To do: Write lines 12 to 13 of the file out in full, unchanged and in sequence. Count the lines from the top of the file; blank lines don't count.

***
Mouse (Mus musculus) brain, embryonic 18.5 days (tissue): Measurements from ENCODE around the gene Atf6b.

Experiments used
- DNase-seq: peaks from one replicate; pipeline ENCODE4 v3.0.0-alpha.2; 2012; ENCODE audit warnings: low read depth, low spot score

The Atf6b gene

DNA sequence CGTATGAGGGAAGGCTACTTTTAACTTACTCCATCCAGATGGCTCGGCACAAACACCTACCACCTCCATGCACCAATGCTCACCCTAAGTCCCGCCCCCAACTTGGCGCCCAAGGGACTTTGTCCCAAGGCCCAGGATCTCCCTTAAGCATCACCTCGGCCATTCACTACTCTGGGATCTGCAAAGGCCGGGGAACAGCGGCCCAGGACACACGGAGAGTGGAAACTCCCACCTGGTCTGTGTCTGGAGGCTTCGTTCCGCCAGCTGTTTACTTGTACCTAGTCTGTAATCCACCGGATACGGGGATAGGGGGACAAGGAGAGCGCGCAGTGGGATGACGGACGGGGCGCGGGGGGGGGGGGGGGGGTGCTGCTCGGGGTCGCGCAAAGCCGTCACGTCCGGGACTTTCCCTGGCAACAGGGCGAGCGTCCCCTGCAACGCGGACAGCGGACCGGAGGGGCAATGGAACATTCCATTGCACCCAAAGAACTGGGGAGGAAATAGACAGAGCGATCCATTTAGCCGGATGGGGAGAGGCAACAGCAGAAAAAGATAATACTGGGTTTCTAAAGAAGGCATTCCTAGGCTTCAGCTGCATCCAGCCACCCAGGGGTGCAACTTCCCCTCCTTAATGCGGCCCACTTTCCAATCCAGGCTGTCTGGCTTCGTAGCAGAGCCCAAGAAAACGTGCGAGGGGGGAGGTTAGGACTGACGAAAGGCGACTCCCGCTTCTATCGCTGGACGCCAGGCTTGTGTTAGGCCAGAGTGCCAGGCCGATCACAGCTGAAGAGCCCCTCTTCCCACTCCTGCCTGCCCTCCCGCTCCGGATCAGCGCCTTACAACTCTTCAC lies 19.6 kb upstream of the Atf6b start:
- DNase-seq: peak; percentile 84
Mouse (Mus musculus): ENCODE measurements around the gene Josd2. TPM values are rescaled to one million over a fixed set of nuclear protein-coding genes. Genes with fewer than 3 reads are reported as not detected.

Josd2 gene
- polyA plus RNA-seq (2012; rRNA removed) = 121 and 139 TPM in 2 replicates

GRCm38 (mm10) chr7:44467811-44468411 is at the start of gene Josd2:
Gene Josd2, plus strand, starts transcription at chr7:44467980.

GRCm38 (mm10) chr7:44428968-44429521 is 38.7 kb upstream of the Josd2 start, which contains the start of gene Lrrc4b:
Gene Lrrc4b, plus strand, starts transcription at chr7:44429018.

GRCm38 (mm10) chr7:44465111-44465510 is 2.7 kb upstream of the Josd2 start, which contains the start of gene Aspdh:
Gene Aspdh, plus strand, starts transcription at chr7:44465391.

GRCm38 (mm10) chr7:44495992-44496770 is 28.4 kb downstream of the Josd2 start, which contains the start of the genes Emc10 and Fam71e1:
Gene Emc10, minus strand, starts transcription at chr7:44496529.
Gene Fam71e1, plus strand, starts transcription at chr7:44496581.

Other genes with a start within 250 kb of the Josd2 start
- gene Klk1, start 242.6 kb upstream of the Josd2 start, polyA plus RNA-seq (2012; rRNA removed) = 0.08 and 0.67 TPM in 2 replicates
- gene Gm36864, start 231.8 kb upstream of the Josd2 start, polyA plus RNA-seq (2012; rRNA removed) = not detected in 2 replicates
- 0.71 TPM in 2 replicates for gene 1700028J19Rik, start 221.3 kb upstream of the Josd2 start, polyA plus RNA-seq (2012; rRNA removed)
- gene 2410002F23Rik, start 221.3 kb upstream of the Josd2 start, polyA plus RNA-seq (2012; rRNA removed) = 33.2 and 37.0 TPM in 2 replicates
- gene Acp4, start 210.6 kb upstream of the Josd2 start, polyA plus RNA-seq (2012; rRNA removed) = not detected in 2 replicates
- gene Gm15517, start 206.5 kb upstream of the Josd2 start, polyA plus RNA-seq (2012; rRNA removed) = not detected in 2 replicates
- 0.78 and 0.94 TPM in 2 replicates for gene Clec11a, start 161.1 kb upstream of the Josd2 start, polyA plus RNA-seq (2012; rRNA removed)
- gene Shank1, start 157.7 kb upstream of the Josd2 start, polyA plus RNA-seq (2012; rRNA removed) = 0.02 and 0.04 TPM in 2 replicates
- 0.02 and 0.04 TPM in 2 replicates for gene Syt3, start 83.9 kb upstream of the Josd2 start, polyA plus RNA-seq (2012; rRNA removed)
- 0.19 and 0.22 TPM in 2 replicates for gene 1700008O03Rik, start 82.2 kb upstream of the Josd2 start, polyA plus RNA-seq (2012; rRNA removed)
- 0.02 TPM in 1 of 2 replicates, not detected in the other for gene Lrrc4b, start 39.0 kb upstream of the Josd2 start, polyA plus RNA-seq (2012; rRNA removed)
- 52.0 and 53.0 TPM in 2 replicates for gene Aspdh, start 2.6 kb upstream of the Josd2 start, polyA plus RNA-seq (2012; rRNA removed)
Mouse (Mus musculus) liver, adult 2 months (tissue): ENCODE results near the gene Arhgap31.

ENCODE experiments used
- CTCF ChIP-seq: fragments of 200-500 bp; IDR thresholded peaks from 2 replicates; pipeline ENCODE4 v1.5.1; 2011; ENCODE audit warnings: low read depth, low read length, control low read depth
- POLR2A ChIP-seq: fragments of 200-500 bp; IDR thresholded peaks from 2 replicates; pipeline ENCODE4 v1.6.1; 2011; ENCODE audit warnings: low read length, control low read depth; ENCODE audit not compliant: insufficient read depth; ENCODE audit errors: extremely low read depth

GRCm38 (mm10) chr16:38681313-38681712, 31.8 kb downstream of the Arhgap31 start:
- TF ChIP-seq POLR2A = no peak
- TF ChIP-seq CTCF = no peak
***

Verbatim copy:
GRCm38 (mm10) chr7:44428968-44429521 is 38.7 kb upstream of the Josd2 start, which contains the start of gene Lrrc4b:
Gene Lrrc4b, plus strand, starts transcription at chr7:44429018.